Choice of Exchange Rate Regime: Currency Board (Hong Kong) or Monitoring Band (Singapore)?
AbstractFollowing the East Asian crisis, a number of observers have advocated that small and open economies in Asia adopt an irrevocably fixed regime. Such a hard peg, it is argued, signals greater commitment to rule out arbitrary exchange rate adjustments as well as the authorities' willingness to subordinate domestic policy objectives such as output and employment growth to the maintenance of the pegged exchange rate. But is this a reasonable position to adopt? In order to answer this question, we consider and contrast the experiences of Hong Kong and Singapore. While both of these economies share a number of broad similarities, the former operates a US dollar-linked currency board arrangement and the latter maintains an adjustable peg in the form of a monitoring band arrangement with the central parity based on an undisclosed trade-weighted currency basket. Copyright Blackwell Publishers Ltd/University of Adelaide and Flinders University of South Australia 2002.
Download InfoIf you experience problems downloading a file, check if you have the proper application to view it first. In case of further problems read the IDEAS help page. Note that these files are not on the IDEAS site. Please be patient as the files may be large.
As the access to this document is restricted, you may want to look for a different version under "Related research" (further below) or search for a different version of it.
Bibliographic InfoArticle provided by Wiley Blackwell in its journal Australian Economic Papers.
Volume (Year): 41 (2002)
Issue (Month): 4 (December)
Contact details of provider:
Web page: http://www.blackwellpublishing.com/journal.asp?ref=0004-900X
Please report citation or reference errors to , or , if you are the registered author of the cited work, log in to your RePEc Author Service profile, click on "citations" and make appropriate adjustments.:
- Lu, Ding & Yu, Qiao, 1999. "Hong Kong's exchange rate regime:: Lessons from Singapore," China Economic Review, Elsevier, vol. 10(2), pages 122-140.
- G. Bird & R. Rajan, 2001. "Would International Currency Taxation and Currency Stabilisation in Developing Countries?," Journal of Development Studies, Taylor & Francis Journals, vol. 37(3), pages 21-38.
- Ramikishen Rajan, 2002. "Exchange Rate Policy Options for Post-crisis Southeast Asia: Is There a Case for Currency Baskets?," The World Economy, Wiley Blackwell, vol. 25(1), pages 137-163, 01.
- John Williamson, 1999.
"Crawling Bands or Monitoring Bands: How to Manage Exchange Rates in a World of Capital Mobility,"
PB99-03, Peterson Institute for International Economics.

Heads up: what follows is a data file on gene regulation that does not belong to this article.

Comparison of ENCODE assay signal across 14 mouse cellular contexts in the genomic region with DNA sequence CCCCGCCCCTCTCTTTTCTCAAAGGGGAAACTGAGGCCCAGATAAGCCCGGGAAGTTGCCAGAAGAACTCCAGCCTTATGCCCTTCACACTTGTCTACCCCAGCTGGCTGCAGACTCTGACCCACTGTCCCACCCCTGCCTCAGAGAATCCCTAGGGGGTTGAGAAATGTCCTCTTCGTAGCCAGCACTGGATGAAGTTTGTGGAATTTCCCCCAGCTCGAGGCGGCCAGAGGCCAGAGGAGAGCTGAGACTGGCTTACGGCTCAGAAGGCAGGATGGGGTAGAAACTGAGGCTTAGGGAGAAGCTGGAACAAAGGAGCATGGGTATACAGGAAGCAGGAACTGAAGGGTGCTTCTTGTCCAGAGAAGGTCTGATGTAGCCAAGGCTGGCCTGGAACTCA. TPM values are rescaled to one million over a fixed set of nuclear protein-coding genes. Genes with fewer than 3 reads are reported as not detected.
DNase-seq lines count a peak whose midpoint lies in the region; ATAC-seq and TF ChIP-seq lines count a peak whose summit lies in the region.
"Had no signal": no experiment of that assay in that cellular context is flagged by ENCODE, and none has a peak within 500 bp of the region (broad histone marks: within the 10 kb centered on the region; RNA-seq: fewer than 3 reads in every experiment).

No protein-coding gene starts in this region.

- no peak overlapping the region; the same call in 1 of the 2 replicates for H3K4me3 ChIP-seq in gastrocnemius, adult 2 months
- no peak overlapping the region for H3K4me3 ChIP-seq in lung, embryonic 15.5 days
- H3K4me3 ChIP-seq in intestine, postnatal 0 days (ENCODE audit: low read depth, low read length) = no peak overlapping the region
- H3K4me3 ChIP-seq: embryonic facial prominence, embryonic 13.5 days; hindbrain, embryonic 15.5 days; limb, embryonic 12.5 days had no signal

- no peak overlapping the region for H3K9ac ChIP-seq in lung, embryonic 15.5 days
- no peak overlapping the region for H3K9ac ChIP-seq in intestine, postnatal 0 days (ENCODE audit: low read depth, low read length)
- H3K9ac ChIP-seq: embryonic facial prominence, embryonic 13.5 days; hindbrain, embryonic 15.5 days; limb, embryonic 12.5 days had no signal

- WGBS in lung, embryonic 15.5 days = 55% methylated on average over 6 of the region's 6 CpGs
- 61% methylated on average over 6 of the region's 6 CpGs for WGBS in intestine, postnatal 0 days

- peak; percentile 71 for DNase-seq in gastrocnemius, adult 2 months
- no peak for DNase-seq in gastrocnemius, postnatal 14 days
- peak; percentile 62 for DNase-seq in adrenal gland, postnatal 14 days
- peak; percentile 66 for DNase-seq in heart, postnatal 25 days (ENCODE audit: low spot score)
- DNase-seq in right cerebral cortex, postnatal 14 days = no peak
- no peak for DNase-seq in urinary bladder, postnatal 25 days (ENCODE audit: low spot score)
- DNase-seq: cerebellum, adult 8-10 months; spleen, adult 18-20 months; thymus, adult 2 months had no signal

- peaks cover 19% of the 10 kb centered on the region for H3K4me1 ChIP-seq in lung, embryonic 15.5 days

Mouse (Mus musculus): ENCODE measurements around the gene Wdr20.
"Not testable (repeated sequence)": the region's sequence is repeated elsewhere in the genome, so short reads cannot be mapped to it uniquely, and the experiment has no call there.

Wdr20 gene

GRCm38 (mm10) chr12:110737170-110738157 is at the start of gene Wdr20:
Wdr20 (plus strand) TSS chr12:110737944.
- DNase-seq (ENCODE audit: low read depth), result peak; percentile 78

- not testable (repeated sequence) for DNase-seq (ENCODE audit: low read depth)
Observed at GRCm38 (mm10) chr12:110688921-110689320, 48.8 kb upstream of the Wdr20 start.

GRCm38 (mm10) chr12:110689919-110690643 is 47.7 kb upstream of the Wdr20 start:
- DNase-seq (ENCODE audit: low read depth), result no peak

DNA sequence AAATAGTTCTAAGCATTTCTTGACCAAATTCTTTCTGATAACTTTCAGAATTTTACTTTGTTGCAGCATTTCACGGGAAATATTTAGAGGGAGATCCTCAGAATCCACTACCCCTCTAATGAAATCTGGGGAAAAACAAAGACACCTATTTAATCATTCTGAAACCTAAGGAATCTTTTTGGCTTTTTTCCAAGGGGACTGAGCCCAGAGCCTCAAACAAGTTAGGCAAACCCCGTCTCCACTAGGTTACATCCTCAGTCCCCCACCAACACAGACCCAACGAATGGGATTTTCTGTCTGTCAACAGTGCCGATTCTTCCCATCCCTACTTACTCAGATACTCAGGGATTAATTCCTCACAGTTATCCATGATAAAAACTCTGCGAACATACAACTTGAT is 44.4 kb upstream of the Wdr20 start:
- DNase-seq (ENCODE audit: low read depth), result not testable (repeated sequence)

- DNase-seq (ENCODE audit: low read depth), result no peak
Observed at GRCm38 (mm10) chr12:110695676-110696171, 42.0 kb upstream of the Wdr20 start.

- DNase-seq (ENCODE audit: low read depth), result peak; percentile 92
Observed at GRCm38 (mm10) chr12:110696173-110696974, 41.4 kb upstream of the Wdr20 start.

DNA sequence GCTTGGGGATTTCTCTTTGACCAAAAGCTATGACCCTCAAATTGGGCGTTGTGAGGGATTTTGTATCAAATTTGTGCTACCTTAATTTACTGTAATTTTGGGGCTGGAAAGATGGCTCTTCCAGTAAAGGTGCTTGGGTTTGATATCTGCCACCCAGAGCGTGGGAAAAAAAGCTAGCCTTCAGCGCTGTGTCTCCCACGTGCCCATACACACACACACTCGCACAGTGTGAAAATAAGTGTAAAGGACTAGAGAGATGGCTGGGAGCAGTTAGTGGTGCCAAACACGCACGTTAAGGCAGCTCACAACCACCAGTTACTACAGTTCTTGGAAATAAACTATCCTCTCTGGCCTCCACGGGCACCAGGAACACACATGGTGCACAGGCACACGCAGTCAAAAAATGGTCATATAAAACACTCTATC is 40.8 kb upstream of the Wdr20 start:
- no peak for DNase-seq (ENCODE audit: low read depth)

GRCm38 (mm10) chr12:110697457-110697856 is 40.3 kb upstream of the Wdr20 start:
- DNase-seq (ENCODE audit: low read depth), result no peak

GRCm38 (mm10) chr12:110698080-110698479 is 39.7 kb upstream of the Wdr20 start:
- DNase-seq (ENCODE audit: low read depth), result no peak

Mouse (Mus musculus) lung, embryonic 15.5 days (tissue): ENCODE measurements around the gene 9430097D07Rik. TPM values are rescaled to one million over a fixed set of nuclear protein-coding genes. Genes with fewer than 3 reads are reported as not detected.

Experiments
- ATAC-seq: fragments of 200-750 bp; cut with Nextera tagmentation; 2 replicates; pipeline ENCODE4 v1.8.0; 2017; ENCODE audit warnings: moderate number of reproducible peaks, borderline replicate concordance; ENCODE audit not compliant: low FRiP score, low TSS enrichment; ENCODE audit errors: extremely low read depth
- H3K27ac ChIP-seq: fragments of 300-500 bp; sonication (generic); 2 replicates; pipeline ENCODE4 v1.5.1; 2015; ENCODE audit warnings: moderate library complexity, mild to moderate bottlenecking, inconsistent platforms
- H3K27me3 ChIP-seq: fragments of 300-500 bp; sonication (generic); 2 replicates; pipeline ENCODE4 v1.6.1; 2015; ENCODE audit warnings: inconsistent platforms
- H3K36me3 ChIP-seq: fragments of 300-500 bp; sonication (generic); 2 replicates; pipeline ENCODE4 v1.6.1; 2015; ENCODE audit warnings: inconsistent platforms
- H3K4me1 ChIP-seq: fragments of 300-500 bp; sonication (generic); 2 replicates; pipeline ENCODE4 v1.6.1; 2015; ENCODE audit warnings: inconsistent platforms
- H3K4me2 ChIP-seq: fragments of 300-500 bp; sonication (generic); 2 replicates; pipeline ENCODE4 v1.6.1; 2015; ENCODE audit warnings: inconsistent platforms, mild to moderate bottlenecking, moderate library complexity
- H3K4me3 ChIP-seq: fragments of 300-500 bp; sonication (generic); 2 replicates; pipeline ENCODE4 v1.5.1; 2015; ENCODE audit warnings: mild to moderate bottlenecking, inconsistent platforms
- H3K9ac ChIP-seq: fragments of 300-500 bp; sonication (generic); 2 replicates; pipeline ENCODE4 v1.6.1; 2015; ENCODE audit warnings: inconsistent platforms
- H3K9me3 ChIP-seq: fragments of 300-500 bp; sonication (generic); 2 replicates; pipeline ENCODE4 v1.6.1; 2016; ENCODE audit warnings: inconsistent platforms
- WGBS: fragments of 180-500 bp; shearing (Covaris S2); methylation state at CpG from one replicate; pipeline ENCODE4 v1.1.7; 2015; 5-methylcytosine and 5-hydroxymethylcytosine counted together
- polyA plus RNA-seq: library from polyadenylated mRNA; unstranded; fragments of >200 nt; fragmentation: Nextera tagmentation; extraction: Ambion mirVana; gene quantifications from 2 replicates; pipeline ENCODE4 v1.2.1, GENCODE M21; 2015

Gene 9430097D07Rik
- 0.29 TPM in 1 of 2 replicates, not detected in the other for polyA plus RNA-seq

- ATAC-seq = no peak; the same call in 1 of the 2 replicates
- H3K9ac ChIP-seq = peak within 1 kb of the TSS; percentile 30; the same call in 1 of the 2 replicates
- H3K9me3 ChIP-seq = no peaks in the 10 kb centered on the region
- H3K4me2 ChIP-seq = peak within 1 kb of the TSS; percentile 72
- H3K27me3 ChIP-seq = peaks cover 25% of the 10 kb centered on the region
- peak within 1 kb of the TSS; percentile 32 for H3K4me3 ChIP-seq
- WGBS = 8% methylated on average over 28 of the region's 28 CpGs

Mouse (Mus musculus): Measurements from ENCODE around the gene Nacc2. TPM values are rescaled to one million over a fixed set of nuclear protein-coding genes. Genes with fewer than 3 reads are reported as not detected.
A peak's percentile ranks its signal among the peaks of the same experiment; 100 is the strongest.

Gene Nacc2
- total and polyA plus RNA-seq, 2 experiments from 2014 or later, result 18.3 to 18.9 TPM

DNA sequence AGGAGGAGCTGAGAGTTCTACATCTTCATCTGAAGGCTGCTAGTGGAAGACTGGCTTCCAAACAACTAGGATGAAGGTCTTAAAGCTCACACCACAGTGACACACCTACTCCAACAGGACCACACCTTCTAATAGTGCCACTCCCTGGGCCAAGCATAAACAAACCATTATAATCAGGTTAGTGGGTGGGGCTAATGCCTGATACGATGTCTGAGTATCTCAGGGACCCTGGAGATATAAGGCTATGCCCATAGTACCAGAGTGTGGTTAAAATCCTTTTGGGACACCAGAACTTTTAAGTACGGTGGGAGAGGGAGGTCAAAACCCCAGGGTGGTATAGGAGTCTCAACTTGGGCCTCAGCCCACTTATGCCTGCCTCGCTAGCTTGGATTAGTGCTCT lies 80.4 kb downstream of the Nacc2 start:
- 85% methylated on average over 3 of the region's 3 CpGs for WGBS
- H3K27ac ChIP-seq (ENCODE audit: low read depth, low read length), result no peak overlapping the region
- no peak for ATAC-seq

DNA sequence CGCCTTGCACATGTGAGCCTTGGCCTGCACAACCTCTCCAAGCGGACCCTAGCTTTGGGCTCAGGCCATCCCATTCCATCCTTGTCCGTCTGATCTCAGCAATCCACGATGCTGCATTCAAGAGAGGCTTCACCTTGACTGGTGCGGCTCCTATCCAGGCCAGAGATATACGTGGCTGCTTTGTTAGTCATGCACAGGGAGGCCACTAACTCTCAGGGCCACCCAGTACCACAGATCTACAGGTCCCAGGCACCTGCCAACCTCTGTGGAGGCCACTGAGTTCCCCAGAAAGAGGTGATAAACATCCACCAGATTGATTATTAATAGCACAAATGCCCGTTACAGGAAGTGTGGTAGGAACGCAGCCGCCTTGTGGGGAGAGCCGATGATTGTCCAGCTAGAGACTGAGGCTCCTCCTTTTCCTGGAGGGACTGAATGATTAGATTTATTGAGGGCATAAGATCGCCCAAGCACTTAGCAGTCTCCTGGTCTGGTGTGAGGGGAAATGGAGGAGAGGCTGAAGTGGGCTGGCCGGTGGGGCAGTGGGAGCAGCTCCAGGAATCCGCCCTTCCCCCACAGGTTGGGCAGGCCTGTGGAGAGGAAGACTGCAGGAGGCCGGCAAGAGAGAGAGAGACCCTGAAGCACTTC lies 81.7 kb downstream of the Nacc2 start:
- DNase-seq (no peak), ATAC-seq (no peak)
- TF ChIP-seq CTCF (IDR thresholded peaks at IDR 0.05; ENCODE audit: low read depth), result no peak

- Williamson, John, 1998. "Crawling Bands or Monitoring Bands: How to Manage Exchange Rates in a World of Capital Mobility," International Finance, Wiley Blackwell, Wiley Blackwell, vol. 1(1), pages 59-79, October.
- Ricardo Hausmann & Ugo Panizza & Ernesto H. Stein, 2000.
"Why Do Countries Float the Way They Float?,"
6467, Inter-American Development Bank.
- Ricardo Hausmann & Ugo Panizza & Ernesto H. Stein, 2000. "Why Do Countries Float the Way They Float?," Research Department Publications, Inter-American Development Bank, Research Department 4205, Inter-American Development Bank, Research Department.
- Maurice Obstfeld & Kenneth S. Rogoff, 1996. "Foundations of International Macroeconomics," MIT Press Books, The MIT Press, edition 1, volume 1, number 0262150476, December.
- Ramkishen Rajan & Rahul Sen & Reza Y. Siregar, 2002.
"Hong Kong, Singapore and the East Asian Crisis: How Important were Trade Spillovers?,"
142002, Hong Kong Institute for Monetary Research.
- Ramkishen S. Rajan & Rahul Sen & Reza Y. Siregar, 2002. "Hong Kong, Singapore and the East Asian Crisis: How Important were Trade Spillovers?," The World Economy, Wiley Blackwell, vol. 25(4), pages 503-537, 04.
- repec:fth:inadeb:418 is not listed on IDEAS
- Sebastian Edwards & Miguel A. Savastano, 1999. "Exchange Rates in Emerging Economies: What Do We Know? What Do We Need to Know?," NBER Working Papers 7228, National Bureau of Economic Research, Inc.
- Anindya Banerjee & Robin L. Lumsdaine & James H. Stock, 1990.
"Recursive and Sequential Tests of the Unit Root and Trend Break Hypothesis: Theory and International Evidence,"
NBER Working Papers
3510, National Bureau of Economic Research, Inc.
- Banerjee, Anindya & Lumsdaine, Robin L & Stock, James H, 1992. "Recursive and Sequential Tests of the Unit-Root and Trend-Break Hypotheses: Theory and International Evidence," Journal of Business & Economic Statistics, American Statistical Association, American Statistical Association, vol. 10(3), pages 271-87, July.
This item has more than 25 citations. To prevent cluttering this page, these citations are listed on a separate page. reading list or among the top items on IDEAS.Access and download statisticsgeneral information about how to correct material in RePEc.
For technical questions regarding this item, or to correct its authors, title, abstract, bibliographic or download information, contact: (Wiley-Blackwell Digital Licensing) or (Christopher F. Baum).
If references are entirely missing, you can add them using this form.